search cancel

The Lost Photo Of Machu Picchu:
An Experiment With Facebook Graph Search

 

 

The other day my dad proclaimed, “I’m seriously considering getting off Facebook. Have you checked out Facebook Graph Search yet?” The example he gave me of the kind of information Facebook’s new search engine can pull up was characteristically designed to creep me out (I’ll spare you the details), but it piqued my interest. I signed up and then promptly forgot about it.

 

A big reason it slipped my mind was because I was in the middle of planning a trip to Peru. While I was there I (obviously) climbed Machu Picchu.

 

 

 

 

Did you take pictures?

Here’s the thing: I don’t have a camera. My years of traveling have turned me into the kind of asshole who purposely walks through other people’s tourist shots with a smug smile on my face. I can’t stand groups of people clicking off fifteen of the same photo and I refuse to be a part of it: that’s what Facebook is for.

 

Because the universe is determined to thwart my occasional Luddite tendencies, my dreams of no Peru photos were not to be. The Incan god sent an American girl named Elise with whom I wandered the ruins for the rest of the day and, even though I’d sworn off the classic Machu Picchu photo, I couldn’t resist when we finally made it up to La Puerta Del Sol and she pulled out her camera.

 

That’s what Facebook is for.

At the end of the day, Elise took down my info and told me she’d find me on Facebook. Knowing how dysfunctional the old Facebook search is, I gave her a bunch of details to make sure she could find me and then waited for the friend request.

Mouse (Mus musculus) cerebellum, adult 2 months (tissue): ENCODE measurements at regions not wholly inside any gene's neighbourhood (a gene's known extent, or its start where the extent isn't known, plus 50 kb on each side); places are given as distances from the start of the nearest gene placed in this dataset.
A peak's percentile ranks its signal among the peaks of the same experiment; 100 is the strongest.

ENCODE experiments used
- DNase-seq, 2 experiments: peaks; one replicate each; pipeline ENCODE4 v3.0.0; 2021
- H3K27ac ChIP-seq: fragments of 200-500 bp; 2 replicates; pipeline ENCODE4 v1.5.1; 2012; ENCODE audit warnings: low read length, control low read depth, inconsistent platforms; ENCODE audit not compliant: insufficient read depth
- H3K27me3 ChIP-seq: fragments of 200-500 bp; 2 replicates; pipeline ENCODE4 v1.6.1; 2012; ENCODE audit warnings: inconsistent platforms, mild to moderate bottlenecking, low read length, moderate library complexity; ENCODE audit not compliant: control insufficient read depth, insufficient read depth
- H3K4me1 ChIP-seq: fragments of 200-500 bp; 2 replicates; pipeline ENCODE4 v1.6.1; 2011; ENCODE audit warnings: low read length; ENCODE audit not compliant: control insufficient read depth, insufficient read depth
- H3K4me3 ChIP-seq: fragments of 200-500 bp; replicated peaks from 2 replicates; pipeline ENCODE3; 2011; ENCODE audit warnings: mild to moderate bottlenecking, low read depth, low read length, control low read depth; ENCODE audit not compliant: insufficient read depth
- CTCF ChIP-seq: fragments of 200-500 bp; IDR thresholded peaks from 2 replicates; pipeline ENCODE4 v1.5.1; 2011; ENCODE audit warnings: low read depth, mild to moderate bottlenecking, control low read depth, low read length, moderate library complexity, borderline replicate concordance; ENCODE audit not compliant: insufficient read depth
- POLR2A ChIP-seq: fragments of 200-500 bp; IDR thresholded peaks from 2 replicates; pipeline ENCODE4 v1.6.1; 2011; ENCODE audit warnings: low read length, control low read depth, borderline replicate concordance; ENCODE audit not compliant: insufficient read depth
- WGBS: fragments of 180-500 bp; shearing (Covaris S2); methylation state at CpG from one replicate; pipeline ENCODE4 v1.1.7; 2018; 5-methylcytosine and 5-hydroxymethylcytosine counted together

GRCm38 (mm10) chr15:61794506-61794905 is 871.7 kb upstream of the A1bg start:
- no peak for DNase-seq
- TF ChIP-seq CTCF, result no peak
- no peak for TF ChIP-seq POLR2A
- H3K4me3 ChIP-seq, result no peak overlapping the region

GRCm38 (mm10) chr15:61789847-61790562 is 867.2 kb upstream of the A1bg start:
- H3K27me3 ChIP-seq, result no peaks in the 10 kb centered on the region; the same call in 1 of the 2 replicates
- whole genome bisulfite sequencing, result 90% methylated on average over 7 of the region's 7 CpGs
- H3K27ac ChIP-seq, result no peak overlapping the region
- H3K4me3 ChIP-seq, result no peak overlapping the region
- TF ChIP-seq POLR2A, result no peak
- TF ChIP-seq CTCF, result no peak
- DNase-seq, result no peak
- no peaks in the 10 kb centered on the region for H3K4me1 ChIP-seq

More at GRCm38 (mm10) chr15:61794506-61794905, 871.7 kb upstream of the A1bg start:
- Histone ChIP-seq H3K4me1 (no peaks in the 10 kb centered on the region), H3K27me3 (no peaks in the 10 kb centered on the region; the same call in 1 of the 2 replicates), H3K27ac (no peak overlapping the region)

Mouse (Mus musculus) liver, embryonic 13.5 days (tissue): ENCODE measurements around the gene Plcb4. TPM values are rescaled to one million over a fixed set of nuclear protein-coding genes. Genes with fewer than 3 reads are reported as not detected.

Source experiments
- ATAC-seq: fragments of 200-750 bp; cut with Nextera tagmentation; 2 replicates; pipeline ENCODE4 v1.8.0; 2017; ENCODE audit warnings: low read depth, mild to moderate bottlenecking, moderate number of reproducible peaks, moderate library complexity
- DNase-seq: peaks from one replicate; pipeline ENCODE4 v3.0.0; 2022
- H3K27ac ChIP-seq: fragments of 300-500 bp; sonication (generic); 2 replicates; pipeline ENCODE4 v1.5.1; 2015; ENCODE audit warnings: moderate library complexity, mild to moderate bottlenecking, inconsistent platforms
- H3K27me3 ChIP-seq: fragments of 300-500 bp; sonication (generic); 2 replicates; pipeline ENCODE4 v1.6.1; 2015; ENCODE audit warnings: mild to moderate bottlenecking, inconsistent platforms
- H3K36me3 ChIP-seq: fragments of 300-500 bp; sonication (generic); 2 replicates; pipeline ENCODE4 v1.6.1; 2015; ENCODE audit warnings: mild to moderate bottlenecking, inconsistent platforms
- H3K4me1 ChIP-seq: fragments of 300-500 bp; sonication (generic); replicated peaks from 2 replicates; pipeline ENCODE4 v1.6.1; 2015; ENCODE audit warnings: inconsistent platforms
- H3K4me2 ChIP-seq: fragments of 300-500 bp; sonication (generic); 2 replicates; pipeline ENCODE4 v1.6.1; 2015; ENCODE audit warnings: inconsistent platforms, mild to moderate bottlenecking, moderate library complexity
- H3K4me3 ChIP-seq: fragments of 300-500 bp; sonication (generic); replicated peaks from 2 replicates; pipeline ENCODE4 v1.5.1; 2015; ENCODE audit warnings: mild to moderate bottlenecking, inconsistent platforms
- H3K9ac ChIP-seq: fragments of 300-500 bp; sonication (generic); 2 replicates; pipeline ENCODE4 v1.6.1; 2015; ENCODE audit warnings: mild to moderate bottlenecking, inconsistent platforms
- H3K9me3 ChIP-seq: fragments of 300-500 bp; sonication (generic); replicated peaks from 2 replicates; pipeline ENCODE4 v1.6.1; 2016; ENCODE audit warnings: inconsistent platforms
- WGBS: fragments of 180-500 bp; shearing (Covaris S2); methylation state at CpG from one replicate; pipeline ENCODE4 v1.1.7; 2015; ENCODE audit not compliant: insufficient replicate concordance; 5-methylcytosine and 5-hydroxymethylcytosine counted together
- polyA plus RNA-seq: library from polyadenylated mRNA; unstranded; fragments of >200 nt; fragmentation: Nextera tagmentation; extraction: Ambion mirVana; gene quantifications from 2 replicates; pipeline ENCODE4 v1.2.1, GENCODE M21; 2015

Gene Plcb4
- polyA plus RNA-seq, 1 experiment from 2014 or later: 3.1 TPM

It never came.

 

 

 

 

That’s when I remembered my dad’s old-man doomsdaying about how Facebook is going to take over our lives or whatever. It was perfect! All I knew about this girl were three things: her name, the fact that she lives in Santiago, she’s from Northern California, and she recently traveled to Peru. Totally enough information, right?

 

Wrong!

I ended up spending an hour and half obsessively plugging in different combinations. I tried her name, her city, where she was from, women in general who lived in both of those cities. I scrolled through 56 pages of women in Santiago who had lived in California before declaring to my friend on gchat that Graph Search was a big sham.

 

 

 

 

And then… I found her! The search that finally did it was “women named Elise who have been to Chile.” Apparently she hasn’t changed the city she lives in, which is what tripped me up the whole time.

 

My conclusions? My dad and all of the other bloggers are probably right: Facebook Graph Search is just another sign of the looming Big Brother state. I tend to leave those kinds of thoughts to my pops, however, so I’ll leave you with this: Facebook Graph Search is definitely much, much more functional than their old search function, but they’ve got some kinks to work out. This is 2013, people. The difference between someone who “had been” to Chile and someone who “lives in Chile” shouldn’t have cost me an hour.

 

 

Photo Credits

Flickr (This is why I don’t own a camera!)

Author : Emma McGowan

Emma is a proud native of Burlington, Vermont, who has lived in six different countries over the past two years. She's living and loving the global nomad life and writing about technology and startups everywhere she goes. Check out more of her writing about tech on (the more titillating stuff) KinkAndCode.. Follow her on Twitter @MissEmmaMcG.

Share This Post On